If you didn’t file a tax return for tax year 2007 then you may be entitled to a chunk of the $1.1 billion in tax refunds the Internal Revenue Service says has gone unclaimed from that year.

The IRS announced it will give an estimated 1.1 million taxpayers — that failed to file taxes for 2007 — until April 18 to claim their tax refunds by filing a return. More than half of the unclaimed tax refunds held by the IRS totaled $640 or more, the government agency indicated in a Monday statement.

Current IRS rules give most taxpayers up to three years to claim refunds before it becomes property of the U.S. Treasury.

The IRS does not penalize taxpayers owed a refund that file late returns. The agency can however levy refunds to offset other debts like unpaid child support payments and delinquent federal debts. In addition, taxpayers owed a 2007 penalty must also have filed 2008 and 2009 tax returns in order to receive their 2007 tax refund.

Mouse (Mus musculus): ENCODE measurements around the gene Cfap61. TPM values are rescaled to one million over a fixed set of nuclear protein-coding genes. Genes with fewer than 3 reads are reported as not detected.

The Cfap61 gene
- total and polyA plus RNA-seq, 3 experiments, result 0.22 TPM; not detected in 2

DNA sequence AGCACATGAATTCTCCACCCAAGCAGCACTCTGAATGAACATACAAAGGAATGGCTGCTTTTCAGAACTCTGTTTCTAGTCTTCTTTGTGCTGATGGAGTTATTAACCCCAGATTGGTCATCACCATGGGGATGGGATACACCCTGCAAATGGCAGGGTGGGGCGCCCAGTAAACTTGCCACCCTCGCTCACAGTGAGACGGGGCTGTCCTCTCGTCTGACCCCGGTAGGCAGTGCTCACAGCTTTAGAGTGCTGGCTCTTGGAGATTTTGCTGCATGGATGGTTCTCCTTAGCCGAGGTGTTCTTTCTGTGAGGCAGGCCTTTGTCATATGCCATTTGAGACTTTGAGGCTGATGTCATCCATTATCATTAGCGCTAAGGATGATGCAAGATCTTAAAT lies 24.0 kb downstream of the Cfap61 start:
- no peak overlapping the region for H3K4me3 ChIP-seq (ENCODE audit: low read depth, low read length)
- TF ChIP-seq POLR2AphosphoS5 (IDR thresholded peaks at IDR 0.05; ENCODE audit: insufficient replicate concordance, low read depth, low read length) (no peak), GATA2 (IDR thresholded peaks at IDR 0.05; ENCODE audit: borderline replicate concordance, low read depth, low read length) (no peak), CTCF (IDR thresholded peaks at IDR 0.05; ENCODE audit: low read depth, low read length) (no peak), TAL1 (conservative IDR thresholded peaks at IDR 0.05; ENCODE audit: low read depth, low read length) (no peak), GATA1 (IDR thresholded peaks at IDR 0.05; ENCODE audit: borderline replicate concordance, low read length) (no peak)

The IRS said in its statement that in addition to losing out on their tax refunds, low and moderate income workers also risk losing out on claiming their Earned Income Tax Credit (EITC) if they fail to file their 2007 returns. In 2007, individuals that made no more than $14,509; families with one child making no more than $35,241; and families with two or more children earning $39,783 were entitled to the EITC credit.

Here’s a list of the ten states with the most unclaimed returns by number of taxpayers, gleaned from the IRS’s data:

StateIndividualsMedian Potential RefundTotal Potential Refunds (in hundreds)
New York62,600$706$78,405

Read: IRS Changes Tax Policy Help Struggling Taxpayers

Check out: How the IRS Collects Taxes You Owe

Where you one of the individuals that didn’t claim tax deductions? Will you go through this process? Let us know in the comments below:

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